Former Sanford Health CEO Kelby Krabbenhoft’s $49 million payout is raising eyebrows this week, but it’s mostly an artifact of a ’90s-era retirement plan that was common when he started.
The bulk of the money—almost $30 million—came from a type of retirement plan that’s rarely used anymore but was typical in 1996, when Krabbenhoft first took the helm of the Sioux Falls, South Dakota-based health system. Most CEOs of that era have long since retired.
Another $15 million came in the form of severance, money Krabbenhoft would not have received had he been terminated. Krabbenhoft stepped down a year ago after saying he wouldn’t wear a mask at the height of a global pandemic. The ensuing chaos came as Sanford explored a merger with Intermountain Healthcare. Sanford called off the deal about a week later.
“That does honestly go to the question of whether he should have been terminated for cause, which means he wouldn’t have gotten that $15 million,” said Theo Sharp, a senior client partner at Korn Ferry.
Had that been the case, Krabbenhoft still would have gotten the retirement payout. Sharp said it’s common for severance to be three times an executive’s salary and bonus pay, which is right in line with Krabbenhoft’s. His 2020 salary was $3 million, plus another $2 million in bonus and incentive pay.
Most of Krabbenhoft’s windfall comes from a supplemental executive retirement plan. They’re not common anymore at for-profit or not-for-profit health systems, Sharp said. The purpose of SERPs was to allow companies to contribute to executives’ retirement plans beyond the maximum federal limit. It was often viewed as a retention strategy.
“Over a long period of time, those can get large if you have high base salaries,” Sharp said. “So it didn’t surprise me at all, actually. It’s just the nature of that type of SERP.”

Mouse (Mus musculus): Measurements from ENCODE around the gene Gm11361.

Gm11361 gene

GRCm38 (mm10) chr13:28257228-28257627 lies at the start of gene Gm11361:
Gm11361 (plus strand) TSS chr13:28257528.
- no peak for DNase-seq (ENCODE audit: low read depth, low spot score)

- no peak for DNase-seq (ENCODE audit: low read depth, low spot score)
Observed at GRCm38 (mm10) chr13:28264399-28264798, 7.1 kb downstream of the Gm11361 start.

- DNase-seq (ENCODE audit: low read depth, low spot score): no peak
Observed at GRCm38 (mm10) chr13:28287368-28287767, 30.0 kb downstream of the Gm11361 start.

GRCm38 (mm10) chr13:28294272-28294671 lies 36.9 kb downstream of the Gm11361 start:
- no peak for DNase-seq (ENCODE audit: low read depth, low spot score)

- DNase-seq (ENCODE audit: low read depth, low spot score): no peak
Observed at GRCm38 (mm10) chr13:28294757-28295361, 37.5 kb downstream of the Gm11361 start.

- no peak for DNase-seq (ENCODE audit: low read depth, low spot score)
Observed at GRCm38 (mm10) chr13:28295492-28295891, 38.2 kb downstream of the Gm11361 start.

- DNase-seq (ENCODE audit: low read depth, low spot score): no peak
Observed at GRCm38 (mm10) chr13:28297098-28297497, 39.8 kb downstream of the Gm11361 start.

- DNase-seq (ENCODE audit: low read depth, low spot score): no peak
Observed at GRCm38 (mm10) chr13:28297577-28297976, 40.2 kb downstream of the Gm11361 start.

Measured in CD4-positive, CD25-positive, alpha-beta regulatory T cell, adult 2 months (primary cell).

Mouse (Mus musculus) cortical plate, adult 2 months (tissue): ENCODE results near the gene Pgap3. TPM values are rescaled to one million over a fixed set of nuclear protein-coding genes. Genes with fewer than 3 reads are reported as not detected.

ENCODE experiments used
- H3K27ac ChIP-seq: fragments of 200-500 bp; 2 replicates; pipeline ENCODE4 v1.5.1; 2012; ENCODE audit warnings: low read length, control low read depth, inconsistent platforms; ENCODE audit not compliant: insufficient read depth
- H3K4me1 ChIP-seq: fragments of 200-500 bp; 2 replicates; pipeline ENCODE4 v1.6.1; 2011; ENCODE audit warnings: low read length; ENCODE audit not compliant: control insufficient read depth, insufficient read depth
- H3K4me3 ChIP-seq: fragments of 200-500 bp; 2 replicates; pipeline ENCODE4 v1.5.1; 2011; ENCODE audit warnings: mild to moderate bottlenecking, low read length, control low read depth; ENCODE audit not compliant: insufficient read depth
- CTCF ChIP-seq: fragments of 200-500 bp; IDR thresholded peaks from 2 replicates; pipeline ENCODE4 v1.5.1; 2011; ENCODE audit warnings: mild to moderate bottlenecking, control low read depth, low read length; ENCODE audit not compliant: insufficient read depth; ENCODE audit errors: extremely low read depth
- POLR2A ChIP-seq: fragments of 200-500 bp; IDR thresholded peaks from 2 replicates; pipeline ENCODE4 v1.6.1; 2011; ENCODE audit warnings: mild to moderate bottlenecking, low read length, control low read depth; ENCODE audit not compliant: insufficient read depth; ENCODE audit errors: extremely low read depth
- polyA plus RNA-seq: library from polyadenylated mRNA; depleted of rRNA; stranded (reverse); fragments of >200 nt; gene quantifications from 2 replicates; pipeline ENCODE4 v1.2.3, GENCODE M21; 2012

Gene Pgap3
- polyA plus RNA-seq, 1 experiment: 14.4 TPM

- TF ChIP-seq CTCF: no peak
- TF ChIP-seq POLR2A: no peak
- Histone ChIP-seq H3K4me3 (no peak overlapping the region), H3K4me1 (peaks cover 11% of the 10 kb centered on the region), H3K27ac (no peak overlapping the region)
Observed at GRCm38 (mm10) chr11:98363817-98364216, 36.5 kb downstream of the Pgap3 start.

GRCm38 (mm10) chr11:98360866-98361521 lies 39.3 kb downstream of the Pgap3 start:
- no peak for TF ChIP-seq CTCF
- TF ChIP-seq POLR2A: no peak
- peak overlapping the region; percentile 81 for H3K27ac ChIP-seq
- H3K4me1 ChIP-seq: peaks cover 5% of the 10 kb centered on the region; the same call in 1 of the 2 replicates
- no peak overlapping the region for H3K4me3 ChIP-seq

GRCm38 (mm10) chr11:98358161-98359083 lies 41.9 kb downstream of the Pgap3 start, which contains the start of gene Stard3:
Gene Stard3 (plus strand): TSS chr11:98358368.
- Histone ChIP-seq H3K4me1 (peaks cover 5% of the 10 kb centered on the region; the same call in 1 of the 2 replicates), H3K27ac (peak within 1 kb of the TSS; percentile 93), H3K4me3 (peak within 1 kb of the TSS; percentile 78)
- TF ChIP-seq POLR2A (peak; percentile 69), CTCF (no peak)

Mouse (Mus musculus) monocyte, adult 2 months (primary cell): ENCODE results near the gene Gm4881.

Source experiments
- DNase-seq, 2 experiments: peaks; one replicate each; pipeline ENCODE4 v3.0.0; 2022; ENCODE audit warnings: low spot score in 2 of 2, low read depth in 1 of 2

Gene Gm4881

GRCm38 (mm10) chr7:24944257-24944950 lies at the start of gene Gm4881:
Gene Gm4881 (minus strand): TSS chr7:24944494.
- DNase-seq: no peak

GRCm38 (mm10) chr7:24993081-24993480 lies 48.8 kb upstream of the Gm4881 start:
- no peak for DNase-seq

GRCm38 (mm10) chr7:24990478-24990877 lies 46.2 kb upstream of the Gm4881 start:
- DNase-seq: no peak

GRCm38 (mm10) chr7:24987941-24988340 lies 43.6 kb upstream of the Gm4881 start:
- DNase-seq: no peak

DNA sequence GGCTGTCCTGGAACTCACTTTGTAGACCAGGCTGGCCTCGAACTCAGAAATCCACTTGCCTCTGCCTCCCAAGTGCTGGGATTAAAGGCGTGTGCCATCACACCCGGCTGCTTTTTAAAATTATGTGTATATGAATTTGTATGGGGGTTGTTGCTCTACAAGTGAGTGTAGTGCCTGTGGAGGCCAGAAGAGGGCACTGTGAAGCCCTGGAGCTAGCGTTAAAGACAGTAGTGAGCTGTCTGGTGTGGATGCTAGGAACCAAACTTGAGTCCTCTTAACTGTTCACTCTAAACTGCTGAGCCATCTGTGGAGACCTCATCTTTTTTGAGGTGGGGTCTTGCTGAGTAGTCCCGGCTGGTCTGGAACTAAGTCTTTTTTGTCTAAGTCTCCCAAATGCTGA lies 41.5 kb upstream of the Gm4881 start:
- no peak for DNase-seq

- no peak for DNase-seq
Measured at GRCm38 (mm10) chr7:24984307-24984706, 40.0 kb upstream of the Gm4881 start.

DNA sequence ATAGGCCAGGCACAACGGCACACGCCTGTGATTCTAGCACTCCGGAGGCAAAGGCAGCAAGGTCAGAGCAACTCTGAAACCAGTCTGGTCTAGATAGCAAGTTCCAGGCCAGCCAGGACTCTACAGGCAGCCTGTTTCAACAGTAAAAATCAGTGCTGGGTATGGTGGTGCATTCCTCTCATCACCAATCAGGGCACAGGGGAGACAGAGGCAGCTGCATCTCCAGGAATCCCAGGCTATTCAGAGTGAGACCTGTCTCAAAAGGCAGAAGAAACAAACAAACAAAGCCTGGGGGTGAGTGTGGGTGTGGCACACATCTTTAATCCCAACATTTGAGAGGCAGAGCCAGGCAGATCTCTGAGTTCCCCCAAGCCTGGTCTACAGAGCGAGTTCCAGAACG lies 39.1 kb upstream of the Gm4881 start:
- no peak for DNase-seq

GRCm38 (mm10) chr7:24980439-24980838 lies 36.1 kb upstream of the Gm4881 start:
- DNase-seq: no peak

Few health system CEOs can match the length of Krabbenhoft’s tenure. One who comes close is Wayne Smith, who until the end of 2020 was CEO of investor-owned Community Health Systems, a position he had held since 1997.
Like Krabbenhoft, Smith is set up to get a massive payout when he retires. His SERP was valued at almost $50 million at the end of 2019. Smith didn’t retire when he stepped down as CEO; he became CHS’ executive chairman.
That said, it’s hard to find outgoing not-for-profit health system CEOs whose payouts matched Krabbenhoft’s.
Dr. David Feinberg, who left Geisinger Health System at the beginning of 2019 after serving as CEO since 2015, made $4.8 million in total compensation in the year ended June 30, 2019, $3.3 million of which was his base salary.
Geisinger’s revenue was more than $7 billion in 2020, compared with Sanford’s $6.7 billion. Feinberg’s tenure at the helm of Geisinger was much shorter than Krabbenhoft’s, however.
CommonSpirit’s former CEO Kevin Lofton, who retired June 30, 2020, made $5.6 million in the year ended June 30, 2020. Although Lofton had only served as co-CEO of CommonSpirit since its early 2019 formation, he had been CEO of legacy Catholic Health Initiatives since 2003. CommonSpirit draws more than $30 billion in annual revenue.
Anthony Tersigni spent more than 15 years as CEO of Ascension, a not-for-profit Catholic system with north of 140 hospitals. He stepped down in June 2019 and became chair of Ascension’s investment arm the following month. Tersigni made $10.6 million in the year ended June 30, 2020, more than his replacement at the helm of Ascension. Ascension draws more than $24 billion in annual revenue.
In a statement, Sanford underscored that most of Krabbenhoft’s compensation was contractually obligated as part of retirement plans. The system said the payments made conclude its financial obligations to Krabbenhoft.
“We look forward to continuing along our journey in Sanford Health’s next chapter that focuses on our employees and their commitment to bringing life-changing care to the communities we serve,” the system said.